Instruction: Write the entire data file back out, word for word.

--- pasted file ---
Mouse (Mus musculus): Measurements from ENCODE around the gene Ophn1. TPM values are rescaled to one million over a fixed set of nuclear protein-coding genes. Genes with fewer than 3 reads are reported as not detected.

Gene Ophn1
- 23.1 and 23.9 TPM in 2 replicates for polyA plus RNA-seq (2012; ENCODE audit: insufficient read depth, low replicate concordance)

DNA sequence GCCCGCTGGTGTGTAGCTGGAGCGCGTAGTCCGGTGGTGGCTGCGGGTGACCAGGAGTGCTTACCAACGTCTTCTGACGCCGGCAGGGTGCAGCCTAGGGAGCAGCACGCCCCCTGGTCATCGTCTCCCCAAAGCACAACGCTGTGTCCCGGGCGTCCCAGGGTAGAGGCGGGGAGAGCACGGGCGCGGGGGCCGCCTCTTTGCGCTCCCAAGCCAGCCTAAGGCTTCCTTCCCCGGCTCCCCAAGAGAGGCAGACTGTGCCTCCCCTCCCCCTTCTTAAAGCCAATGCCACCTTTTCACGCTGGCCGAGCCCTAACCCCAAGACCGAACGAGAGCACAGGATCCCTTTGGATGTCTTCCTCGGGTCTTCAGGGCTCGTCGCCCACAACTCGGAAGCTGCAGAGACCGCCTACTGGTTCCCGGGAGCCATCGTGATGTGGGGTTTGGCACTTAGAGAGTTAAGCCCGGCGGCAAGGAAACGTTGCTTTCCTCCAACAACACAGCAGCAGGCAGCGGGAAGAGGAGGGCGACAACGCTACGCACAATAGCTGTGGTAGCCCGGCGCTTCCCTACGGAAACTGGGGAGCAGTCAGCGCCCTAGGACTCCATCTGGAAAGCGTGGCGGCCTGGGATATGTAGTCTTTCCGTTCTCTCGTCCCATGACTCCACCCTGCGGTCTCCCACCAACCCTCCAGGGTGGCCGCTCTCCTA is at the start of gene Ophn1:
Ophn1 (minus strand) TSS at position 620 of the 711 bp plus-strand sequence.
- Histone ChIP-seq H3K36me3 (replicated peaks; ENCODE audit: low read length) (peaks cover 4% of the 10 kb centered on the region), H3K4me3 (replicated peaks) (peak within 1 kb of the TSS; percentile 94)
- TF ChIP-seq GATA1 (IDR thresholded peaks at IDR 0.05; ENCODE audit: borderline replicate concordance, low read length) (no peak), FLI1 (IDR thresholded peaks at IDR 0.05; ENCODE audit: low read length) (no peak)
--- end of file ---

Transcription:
Mouse (Mus musculus): Measurements from ENCODE around the gene Ophn1. TPM values are rescaled to one million over a fixed set of nuclear protein-coding genes. Genes with fewer than 3 reads are reported as not detected.

Gene Ophn1
- 23.1 and 23.9 TPM in 2 replicates for polyA plus RNA-seq (2012; ENCODE audit: insufficient read depth, low replicate concordance)

DNA sequence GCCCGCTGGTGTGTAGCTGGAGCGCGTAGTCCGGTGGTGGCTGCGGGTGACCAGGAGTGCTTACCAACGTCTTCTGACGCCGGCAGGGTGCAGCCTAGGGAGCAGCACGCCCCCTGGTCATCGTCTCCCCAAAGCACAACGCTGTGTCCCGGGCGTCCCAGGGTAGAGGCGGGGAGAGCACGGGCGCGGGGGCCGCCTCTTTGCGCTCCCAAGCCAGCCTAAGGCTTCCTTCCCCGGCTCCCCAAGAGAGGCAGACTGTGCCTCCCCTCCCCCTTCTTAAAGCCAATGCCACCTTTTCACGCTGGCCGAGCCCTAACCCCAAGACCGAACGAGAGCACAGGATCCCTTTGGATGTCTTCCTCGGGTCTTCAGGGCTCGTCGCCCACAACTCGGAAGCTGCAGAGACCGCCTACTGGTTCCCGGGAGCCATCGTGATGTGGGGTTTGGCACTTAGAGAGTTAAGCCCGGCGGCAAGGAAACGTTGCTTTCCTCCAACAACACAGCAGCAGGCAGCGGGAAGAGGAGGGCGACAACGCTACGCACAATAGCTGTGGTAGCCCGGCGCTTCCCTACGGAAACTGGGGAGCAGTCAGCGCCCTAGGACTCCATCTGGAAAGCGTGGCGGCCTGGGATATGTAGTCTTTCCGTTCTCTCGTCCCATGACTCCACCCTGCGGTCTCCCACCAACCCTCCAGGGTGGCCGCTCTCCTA is at the start of gene Ophn1:
Ophn1 (minus strand) TSS at position 620 of the 711 bp plus-strand sequence.
- Histone ChIP-seq H3K36me3 (replicated peaks; ENCODE audit: low read length) (peaks cover 4% of the 10 kb centered on the region), H3K4me3 (replicated peaks) (peak within 1 kb of the TSS; percentile 94)
- TF ChIP-seq GATA1 (IDR thresholded peaks at IDR 0.05; ENCODE audit: borderline replicate concordance, low read length) (no peak), FLI1 (IDR thresholded peaks at IDR 0.05; ENCODE audit: low read length) (no peak)